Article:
Employers, businesses, drivers, and workers all have a duty of care to keep themselves and others safe in various situations.

Duty of care is often established by legislation that highlights obligations certain parties are required to uphold. However, duty of care can also be implied. Any decision or action that can have an impact on others, whether helpful or harmful, is part of an individual or party’s duty of care.

Individuals or parties who are negligent of their duties, or who make decisions that cause harm to others, can be held liable for the injuries they cause.

Duty of care is extremely important in proving liability. The right lawyer can help you stand up to at-fault parties and will use their knowledge of the law to ensure that you receive the full financial compensation you are entitled to for your injuries.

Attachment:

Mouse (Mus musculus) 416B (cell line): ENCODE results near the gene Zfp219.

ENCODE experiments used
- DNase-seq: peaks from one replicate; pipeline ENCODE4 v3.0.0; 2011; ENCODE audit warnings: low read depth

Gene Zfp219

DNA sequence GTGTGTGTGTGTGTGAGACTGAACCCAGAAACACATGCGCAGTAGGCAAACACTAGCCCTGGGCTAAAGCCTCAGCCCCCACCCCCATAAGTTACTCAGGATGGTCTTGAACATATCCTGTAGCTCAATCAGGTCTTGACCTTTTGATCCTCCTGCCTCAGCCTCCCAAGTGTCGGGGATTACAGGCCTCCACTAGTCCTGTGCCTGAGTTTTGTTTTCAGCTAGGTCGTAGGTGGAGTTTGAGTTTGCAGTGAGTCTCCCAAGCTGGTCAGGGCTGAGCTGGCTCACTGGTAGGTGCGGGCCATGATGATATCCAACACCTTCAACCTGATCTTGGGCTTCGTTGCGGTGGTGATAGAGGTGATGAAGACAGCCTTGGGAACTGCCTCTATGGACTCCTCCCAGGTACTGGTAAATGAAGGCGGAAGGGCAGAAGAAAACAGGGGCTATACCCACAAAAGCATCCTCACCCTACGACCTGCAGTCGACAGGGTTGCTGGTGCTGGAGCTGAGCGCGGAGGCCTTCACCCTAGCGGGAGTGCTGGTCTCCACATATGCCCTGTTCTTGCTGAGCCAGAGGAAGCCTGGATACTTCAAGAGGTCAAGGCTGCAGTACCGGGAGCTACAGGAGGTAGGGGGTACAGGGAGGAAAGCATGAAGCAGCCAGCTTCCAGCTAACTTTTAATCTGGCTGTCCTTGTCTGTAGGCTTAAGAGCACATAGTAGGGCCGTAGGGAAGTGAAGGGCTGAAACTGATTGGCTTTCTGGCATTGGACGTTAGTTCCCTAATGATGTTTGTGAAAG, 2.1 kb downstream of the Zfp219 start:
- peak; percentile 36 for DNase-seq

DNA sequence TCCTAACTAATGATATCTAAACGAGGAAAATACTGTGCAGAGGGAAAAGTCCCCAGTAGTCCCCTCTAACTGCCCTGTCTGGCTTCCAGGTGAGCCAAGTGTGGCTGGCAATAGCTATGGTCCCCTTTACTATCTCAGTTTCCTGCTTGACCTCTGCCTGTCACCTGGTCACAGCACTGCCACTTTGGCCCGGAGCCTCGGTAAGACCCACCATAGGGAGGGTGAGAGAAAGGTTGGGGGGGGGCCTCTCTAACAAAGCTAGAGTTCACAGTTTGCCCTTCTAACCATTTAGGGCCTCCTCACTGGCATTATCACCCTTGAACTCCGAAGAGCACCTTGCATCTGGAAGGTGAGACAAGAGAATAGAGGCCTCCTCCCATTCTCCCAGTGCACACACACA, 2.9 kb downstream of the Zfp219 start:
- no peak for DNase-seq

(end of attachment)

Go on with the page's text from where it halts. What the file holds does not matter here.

At Schwartzapfel Lawyers, our duty is to help you. To this end, it would be our honor and privilege to fight for you every step of the way. Simply dial 1-516-342-2200 or visit us online to get started with your claim or to learn more about duty of care. Note: One phone call could save you miles of headache, heartache, and financial strain down the road, so don’t delay! Instead, contact the seasoned team of skilled trial lawyers at Schwartzapfel Lawyers and take control of your future now!

DISCLAIMER: Nothing on this page should be considered legal advice. You should seek the appropriate counsel your situation requires. For more information, call 1-516-342-2200 now!


Schwartzapfel Lawyers, P.C. | Fighting For You™™

Duty of Care | Legal Information Institute | Cornell Law School

About OSHA | Occupational Safety and Health Administration

Liability – Legal Information Institute | Cornell Law School